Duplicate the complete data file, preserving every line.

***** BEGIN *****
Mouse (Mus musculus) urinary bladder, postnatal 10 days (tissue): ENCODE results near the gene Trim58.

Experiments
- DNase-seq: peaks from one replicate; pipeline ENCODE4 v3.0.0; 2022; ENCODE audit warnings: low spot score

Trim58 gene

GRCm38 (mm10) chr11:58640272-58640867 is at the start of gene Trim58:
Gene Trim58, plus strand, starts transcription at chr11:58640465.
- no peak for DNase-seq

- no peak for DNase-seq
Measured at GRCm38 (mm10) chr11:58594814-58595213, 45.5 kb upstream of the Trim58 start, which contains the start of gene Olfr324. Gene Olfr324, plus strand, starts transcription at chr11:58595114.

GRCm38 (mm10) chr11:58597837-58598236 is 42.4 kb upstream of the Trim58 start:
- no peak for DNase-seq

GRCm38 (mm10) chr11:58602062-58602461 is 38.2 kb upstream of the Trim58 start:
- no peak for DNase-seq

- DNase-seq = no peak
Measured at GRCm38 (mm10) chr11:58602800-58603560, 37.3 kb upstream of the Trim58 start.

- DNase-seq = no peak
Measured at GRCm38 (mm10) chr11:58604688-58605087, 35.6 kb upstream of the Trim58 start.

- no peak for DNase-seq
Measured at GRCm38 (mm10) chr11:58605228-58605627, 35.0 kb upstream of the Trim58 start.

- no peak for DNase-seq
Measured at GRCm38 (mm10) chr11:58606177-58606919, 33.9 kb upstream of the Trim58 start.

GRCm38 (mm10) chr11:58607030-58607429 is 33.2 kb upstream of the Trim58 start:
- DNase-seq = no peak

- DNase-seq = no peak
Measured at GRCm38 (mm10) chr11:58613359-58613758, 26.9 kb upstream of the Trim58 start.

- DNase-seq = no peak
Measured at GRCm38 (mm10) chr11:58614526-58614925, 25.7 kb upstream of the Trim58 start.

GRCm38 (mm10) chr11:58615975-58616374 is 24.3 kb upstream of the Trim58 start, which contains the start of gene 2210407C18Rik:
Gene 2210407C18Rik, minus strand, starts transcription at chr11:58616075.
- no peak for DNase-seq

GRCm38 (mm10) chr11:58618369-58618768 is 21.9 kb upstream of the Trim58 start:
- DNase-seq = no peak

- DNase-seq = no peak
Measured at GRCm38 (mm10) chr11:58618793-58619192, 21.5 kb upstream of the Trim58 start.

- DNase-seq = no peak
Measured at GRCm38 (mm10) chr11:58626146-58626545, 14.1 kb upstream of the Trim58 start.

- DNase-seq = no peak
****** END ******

Mouse (Mus musculus) urinary bladder, postnatal 10 days (tissue): ENCODE results near the gene Trim58.

Experiments
- DNase-seq: peaks from one replicate; pipeline ENCODE4 v3.0.0; 2022; ENCODE audit warnings: low spot score

Trim58 gene

GRCm38 (mm10) chr11:58640272-58640867 is at the start of gene Trim58:
Gene Trim58, plus strand, starts transcription at chr11:58640465.
- no peak for DNase-seq

- no peak for DNase-seq
Measured at GRCm38 (mm10) chr11:58594814-58595213, 45.5 kb upstream of the Trim58 start, which contains the start of gene Olfr324. Gene Olfr324, plus strand, starts transcription at chr11:58595114.

GRCm38 (mm10) chr11:58597837-58598236 is 42.4 kb upstream of the Trim58 start:
- no peak for DNase-seq

GRCm38 (mm10) chr11:58602062-58602461 is 38.2 kb upstream of the Trim58 start:
- no peak for DNase-seq

- DNase-seq = no peak
Measured at GRCm38 (mm10) chr11:58602800-58603560, 37.3 kb upstream of the Trim58 start.

- DNase-seq = no peak
Measured at GRCm38 (mm10) chr11:58604688-58605087, 35.6 kb upstream of the Trim58 start.

- no peak for DNase-seq
Measured at GRCm38 (mm10) chr11:58605228-58605627, 35.0 kb upstream of the Trim58 start.

- no peak for DNase-seq
Measured at GRCm38 (mm10) chr11:58606177-58606919, 33.9 kb upstream of the Trim58 start.

GRCm38 (mm10) chr11:58607030-58607429 is 33.2 kb upstream of the Trim58 start:
- DNase-seq = no peak

- DNase-seq = no peak
Measured at GRCm38 (mm10) chr11:58613359-58613758, 26.9 kb upstream of the Trim58 start.

- DNase-seq = no peak
Measured at GRCm38 (mm10) chr11:58614526-58614925, 25.7 kb upstream of the Trim58 start.

GRCm38 (mm10) chr11:58615975-58616374 is 24.3 kb upstream of the Trim58 start, which contains the start of gene 2210407C18Rik:
Gene 2210407C18Rik, minus strand, starts transcription at chr11:58616075.
- no peak for DNase-seq

GRCm38 (mm10) chr11:58618369-58618768 is 21.9 kb upstream of the Trim58 start:
- DNase-seq = no peak

- DNase-seq = no peak
Measured at GRCm38 (mm10) chr11:58618793-58619192, 21.5 kb upstream of the Trim58 start.

- DNase-seq = no peak
Measured at GRCm38 (mm10) chr11:58626146-58626545, 14.1 kb upstream of the Trim58 start.

- DNase-seq = no peak